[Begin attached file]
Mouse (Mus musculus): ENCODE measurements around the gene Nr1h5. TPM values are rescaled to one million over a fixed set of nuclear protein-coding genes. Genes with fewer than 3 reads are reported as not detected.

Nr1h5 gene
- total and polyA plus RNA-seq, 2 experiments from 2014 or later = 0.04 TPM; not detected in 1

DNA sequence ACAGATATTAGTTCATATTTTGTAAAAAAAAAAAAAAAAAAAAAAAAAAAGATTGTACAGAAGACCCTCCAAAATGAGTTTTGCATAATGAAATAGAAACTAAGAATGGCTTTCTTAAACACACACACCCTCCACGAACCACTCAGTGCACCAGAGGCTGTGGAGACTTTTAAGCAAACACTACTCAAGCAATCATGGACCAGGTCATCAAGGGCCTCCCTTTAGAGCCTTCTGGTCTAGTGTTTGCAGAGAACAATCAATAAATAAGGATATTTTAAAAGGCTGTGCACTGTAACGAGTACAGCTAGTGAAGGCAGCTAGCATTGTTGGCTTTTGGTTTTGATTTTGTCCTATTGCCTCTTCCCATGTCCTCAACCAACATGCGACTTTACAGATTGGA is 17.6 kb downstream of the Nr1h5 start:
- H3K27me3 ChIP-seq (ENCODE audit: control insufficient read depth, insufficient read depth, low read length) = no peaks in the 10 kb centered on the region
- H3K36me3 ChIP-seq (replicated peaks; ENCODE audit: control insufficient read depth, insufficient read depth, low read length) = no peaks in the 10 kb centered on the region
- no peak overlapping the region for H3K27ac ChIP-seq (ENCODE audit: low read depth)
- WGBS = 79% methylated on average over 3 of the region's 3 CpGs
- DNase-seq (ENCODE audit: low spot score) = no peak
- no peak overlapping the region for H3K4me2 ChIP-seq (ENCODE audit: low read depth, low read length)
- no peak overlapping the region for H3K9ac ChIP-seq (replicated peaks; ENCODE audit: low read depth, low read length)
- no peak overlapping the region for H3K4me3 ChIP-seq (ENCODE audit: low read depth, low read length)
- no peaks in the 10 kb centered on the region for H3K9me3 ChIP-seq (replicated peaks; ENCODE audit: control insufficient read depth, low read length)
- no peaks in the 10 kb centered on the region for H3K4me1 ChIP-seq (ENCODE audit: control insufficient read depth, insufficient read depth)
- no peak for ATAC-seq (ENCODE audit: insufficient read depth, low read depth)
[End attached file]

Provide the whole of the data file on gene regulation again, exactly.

Mouse (Mus musculus): ENCODE measurements around the gene Nr1h5. TPM values are rescaled to one million over a fixed set of nuclear protein-coding genes. Genes with fewer than 3 reads are reported as not detected.

Nr1h5 gene
- total and polyA plus RNA-seq, 2 experiments from 2014 or later = 0.04 TPM; not detected in 1

DNA sequence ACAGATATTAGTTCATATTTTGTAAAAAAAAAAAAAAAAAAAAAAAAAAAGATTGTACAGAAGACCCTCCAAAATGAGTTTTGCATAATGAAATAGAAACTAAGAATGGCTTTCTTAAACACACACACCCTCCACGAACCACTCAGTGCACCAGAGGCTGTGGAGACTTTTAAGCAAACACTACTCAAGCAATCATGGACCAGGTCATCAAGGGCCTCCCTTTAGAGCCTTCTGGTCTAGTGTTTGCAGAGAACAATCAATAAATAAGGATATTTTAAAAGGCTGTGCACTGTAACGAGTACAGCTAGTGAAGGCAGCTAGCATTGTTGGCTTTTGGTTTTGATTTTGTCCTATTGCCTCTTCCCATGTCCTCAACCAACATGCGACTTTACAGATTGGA is 17.6 kb downstream of the Nr1h5 start:
- H3K27me3 ChIP-seq (ENCODE audit: control insufficient read depth, insufficient read depth, low read length) = no peaks in the 10 kb centered on the region
- H3K36me3 ChIP-seq (replicated peaks; ENCODE audit: control insufficient read depth, insufficient read depth, low read length) = no peaks in the 10 kb centered on the region
- no peak overlapping the region for H3K27ac ChIP-seq (ENCODE audit: low read depth)
- WGBS = 79% methylated on average over 3 of the region's 3 CpGs
- DNase-seq (ENCODE audit: low spot score) = no peak
- no peak overlapping the region for H3K4me2 ChIP-seq (ENCODE audit: low read depth, low read length)
- no peak overlapping the region for H3K9ac ChIP-seq (replicated peaks; ENCODE audit: low read depth, low read length)
- no peak overlapping the region for H3K4me3 ChIP-seq (ENCODE audit: low read depth, low read length)
- no peaks in the 10 kb centered on the region for H3K9me3 ChIP-seq (replicated peaks; ENCODE audit: control insufficient read depth, low read length)
- no peaks in the 10 kb centered on the region for H3K4me1 ChIP-seq (ENCODE audit: control insufficient read depth, insufficient read depth)
- no peak for ATAC-seq (ENCODE audit: insufficient read depth, low read depth)